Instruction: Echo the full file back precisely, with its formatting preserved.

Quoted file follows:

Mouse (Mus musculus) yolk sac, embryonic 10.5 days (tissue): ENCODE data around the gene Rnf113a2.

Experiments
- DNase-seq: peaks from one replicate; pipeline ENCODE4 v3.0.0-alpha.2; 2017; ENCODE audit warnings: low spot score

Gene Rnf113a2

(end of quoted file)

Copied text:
Mouse (Mus musculus) yolk sac, embryonic 10.5 days (tissue): ENCODE data around the gene Rnf113a2.

Experiments
- DNase-seq: peaks from one replicate; pipeline ENCODE4 v3.0.0-alpha.2; 2017; ENCODE audit warnings: low spot score

Gene Rnf113a2